The kidney of the goats become pulpy after the death and can observe only if the post-mortem performed soon after the death. The glucose level will be higher in the urine after the death of the goats with enterotoxemia. There will be the development of the fluid in the heart and the lungs with hemorrhages on the interior sides.

Enterotoxemia in Goat – Treatments

The initial treatment for enterotoxemia includes the administration of type C and D anti-toxin under the skin of the goat. Application of Milk of Magnesia will aid to remove the toxic feed from the body of the goat. Ringer lactate administration under the skin or providing electrolytes orally will keep the goats hydrated. The active charcoal will bind the toxins, pain killer injections will reduce the pain, and antibiotic will help the recovery of the goats.

The type C and D anti-toxin should be given accordingly to the dosage and must repeat the anti-toxin dose after every twelve hours until the goat recovers well. In case, the goats become allergic to C and D anti-toxins, any anti-allergic injection will be useful to remove the allergy.

The dose of Milk of Magnesia is 15 cc/ 60lbs of body weight with a repeated treatment after every 4-6 hours until the goat passes the stool and then starts making usual pills. Electrolytes will help to keep the goat hydrated.

If Milk of Magnesia is not available, mineral oil can be the substitute for the Milk of Magnesia. However, special care should be done as mineral oil is tasteless and it may enter the lungs. Therefore, administration of mineral oil should always go with the stomach tube to avoid pneumonia.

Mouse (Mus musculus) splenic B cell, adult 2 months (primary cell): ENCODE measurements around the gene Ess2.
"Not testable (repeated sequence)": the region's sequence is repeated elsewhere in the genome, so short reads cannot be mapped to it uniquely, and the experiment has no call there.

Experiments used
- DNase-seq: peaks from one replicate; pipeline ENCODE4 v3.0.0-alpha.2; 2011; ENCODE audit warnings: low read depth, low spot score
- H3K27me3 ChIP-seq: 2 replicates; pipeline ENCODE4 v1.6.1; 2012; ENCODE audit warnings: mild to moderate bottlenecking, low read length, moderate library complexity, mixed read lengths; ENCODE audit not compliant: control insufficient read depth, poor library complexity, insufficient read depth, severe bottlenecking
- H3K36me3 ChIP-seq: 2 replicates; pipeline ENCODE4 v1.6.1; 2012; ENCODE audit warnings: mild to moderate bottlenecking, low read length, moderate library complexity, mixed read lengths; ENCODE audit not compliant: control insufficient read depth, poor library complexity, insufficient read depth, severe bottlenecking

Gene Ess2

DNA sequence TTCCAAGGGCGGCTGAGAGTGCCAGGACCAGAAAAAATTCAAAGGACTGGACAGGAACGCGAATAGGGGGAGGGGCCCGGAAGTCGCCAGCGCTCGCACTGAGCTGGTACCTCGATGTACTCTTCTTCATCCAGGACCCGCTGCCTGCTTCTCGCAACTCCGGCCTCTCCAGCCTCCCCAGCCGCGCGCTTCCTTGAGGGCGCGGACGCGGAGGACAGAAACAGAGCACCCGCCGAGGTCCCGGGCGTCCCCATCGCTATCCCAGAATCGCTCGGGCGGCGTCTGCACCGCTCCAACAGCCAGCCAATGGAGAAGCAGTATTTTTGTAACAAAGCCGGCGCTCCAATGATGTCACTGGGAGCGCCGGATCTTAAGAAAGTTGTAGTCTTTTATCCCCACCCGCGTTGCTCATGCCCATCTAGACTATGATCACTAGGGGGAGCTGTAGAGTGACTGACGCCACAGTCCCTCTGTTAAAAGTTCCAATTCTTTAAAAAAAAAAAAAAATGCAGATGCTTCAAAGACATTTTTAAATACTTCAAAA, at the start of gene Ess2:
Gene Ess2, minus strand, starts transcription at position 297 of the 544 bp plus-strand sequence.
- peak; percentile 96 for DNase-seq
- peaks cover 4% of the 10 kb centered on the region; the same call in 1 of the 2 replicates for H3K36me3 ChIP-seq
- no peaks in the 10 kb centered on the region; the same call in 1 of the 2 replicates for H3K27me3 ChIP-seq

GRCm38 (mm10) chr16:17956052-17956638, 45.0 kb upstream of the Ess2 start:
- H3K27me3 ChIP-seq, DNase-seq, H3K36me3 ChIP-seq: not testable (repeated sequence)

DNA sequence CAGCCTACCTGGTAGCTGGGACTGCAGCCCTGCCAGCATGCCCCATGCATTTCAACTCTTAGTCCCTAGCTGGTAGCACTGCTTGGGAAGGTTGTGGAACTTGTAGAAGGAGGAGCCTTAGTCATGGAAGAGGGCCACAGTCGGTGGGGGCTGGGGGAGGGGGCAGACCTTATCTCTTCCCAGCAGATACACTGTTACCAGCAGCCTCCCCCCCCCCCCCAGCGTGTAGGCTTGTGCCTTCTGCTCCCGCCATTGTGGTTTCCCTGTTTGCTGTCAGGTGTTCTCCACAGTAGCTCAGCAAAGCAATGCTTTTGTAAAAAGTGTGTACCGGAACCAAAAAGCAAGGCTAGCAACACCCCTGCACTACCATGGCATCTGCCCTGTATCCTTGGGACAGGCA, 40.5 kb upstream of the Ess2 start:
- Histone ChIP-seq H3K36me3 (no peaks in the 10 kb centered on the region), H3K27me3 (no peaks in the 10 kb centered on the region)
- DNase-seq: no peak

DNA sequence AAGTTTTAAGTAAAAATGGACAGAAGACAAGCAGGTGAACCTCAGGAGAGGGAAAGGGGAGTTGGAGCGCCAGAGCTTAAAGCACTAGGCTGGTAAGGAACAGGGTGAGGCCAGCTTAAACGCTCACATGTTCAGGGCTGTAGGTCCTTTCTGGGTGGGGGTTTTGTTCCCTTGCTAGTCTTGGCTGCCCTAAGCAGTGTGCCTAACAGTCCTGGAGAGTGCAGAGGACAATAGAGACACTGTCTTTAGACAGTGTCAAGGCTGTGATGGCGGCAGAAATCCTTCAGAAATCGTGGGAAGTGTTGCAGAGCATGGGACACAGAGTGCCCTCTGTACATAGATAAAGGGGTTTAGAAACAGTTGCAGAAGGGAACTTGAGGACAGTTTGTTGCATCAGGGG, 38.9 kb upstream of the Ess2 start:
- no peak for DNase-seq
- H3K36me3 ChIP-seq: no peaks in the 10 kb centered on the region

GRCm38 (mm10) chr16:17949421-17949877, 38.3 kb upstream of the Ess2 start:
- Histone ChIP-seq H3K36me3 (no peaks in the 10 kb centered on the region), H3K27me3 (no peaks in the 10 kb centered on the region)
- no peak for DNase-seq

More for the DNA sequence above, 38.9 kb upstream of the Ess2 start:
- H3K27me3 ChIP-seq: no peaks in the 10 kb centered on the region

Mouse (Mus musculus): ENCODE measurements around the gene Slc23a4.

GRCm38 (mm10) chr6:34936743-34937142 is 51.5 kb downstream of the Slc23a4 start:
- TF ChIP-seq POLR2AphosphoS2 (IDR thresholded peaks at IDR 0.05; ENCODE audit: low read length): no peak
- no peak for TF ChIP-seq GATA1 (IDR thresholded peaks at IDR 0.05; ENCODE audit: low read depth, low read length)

In case, the stomach tube is not available, drench the mineral oil by mixing it with any flavoured juice and pour in the goat’s mouth slowly. A pain killer injection will help to reduce abdominal pain. Some antibiotics like Sulfa drugs combined with TMP (trimethoprim) is useful in the cases of enterotoxemia. This antibiotic is available in liquid as well as tablet form. Repeat the anti-biotic for five days to have good results.  

Enterotoxemia Vaccine in Goats – Vaccine, Dosages & More


The vaccination is available for the enterotoxemia disease in goats. The vaccine is very much vital for the goats and the farmers should administer it on time. The vaccine is available in combination with tetanus (another bacterial disease caused by Clostridium tetani). This combined vaccine is beneficial if the clostridium infection is in the rumen. However, the effectiveness of the immunisation reduces if the bacteria are in the intestine.

It is always better to use a vaccine that is against Type C and D with Tetanus, rather than using a vaccine that has protection against seven to eight diseases. The reason behind that is the seven or eight diseases vaccine will suppress the immune system of the goat, and result in remove some protection against other diseases like tetanus.

Administer the vaccine when the goats are young of 2-3 months old and then apply the booster every yearly, preferably every half year.  Any introduction of a new goat should have the two doses of the vaccine with a gap to 21-30 days without considering the age of the goat. Pregnant goats should have the vaccination injection 6-8 weeks before parturition to ensure that newborn kid may have the protection from the dam’s milk.